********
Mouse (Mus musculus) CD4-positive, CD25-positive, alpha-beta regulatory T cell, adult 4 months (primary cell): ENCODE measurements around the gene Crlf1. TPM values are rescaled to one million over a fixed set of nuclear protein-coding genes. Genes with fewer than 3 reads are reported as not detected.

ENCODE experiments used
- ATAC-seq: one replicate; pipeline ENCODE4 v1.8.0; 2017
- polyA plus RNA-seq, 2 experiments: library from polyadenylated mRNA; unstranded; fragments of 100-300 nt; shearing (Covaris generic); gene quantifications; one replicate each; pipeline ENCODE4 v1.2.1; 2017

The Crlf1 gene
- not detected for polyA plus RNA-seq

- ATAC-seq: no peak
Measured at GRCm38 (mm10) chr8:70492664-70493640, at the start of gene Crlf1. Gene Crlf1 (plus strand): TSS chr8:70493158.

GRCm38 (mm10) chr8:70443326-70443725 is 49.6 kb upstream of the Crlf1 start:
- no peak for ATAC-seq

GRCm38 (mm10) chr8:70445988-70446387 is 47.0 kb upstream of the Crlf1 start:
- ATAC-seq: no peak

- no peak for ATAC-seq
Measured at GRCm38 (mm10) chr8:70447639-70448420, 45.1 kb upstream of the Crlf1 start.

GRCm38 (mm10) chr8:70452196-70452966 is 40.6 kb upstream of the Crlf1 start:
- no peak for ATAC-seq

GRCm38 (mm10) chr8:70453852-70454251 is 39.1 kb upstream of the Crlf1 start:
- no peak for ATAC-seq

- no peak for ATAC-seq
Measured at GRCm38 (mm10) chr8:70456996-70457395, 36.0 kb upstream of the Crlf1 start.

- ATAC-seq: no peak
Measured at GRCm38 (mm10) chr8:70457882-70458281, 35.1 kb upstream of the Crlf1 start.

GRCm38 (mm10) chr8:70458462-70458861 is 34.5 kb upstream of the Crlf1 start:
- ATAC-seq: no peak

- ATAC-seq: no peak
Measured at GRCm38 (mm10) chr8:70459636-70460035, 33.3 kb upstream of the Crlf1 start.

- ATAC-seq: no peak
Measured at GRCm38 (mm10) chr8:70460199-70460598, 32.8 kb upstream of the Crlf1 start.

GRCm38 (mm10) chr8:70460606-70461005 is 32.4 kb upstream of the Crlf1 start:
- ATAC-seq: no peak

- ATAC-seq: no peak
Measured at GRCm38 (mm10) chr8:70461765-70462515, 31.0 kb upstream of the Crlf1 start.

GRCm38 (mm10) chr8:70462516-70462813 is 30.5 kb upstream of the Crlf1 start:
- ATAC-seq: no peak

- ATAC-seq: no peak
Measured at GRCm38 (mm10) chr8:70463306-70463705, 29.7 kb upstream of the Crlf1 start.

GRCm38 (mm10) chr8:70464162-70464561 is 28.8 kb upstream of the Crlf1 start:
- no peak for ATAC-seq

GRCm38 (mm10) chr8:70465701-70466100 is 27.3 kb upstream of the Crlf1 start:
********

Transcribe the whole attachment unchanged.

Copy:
Mouse (Mus musculus) CD4-positive, CD25-positive, alpha-beta regulatory T cell, adult 4 months (primary cell): ENCODE measurements around the gene Crlf1. TPM values are rescaled to one million over a fixed set of nuclear protein-coding genes. Genes with fewer than 3 reads are reported as not detected.

ENCODE experiments used
- ATAC-seq: one replicate; pipeline ENCODE4 v1.8.0; 2017
- polyA plus RNA-seq, 2 experiments: library from polyadenylated mRNA; unstranded; fragments of 100-300 nt; shearing (Covaris generic); gene quantifications; one replicate each; pipeline ENCODE4 v1.2.1; 2017

The Crlf1 gene
- not detected for polyA plus RNA-seq

- ATAC-seq: no peak
Measured at GRCm38 (mm10) chr8:70492664-70493640, at the start of gene Crlf1. Gene Crlf1 (plus strand): TSS chr8:70493158.

GRCm38 (mm10) chr8:70443326-70443725 is 49.6 kb upstream of the Crlf1 start:
- no peak for ATAC-seq

GRCm38 (mm10) chr8:70445988-70446387 is 47.0 kb upstream of the Crlf1 start:
- ATAC-seq: no peak

- no peak for ATAC-seq
Measured at GRCm38 (mm10) chr8:70447639-70448420, 45.1 kb upstream of the Crlf1 start.

GRCm38 (mm10) chr8:70452196-70452966 is 40.6 kb upstream of the Crlf1 start:
- no peak for ATAC-seq

GRCm38 (mm10) chr8:70453852-70454251 is 39.1 kb upstream of the Crlf1 start:
- no peak for ATAC-seq

- no peak for ATAC-seq
Measured at GRCm38 (mm10) chr8:70456996-70457395, 36.0 kb upstream of the Crlf1 start.

- ATAC-seq: no peak
Measured at GRCm38 (mm10) chr8:70457882-70458281, 35.1 kb upstream of the Crlf1 start.

GRCm38 (mm10) chr8:70458462-70458861 is 34.5 kb upstream of the Crlf1 start:
- ATAC-seq: no peak

- ATAC-seq: no peak
Measured at GRCm38 (mm10) chr8:70459636-70460035, 33.3 kb upstream of the Crlf1 start.

- ATAC-seq: no peak
Measured at GRCm38 (mm10) chr8:70460199-70460598, 32.8 kb upstream of the Crlf1 start.

GRCm38 (mm10) chr8:70460606-70461005 is 32.4 kb upstream of the Crlf1 start:
- ATAC-seq: no peak

- ATAC-seq: no peak
Measured at GRCm38 (mm10) chr8:70461765-70462515, 31.0 kb upstream of the Crlf1 start.

GRCm38 (mm10) chr8:70462516-70462813 is 30.5 kb upstream of the Crlf1 start:
- ATAC-seq: no peak

- ATAC-seq: no peak
Measured at GRCm38 (mm10) chr8:70463306-70463705, 29.7 kb upstream of the Crlf1 start.

GRCm38 (mm10) chr8:70464162-70464561 is 28.8 kb upstream of the Crlf1 start:
- no peak for ATAC-seq

GRCm38 (mm10) chr8:70465701-70466100 is 27.3 kb upstream of the Crlf1 start: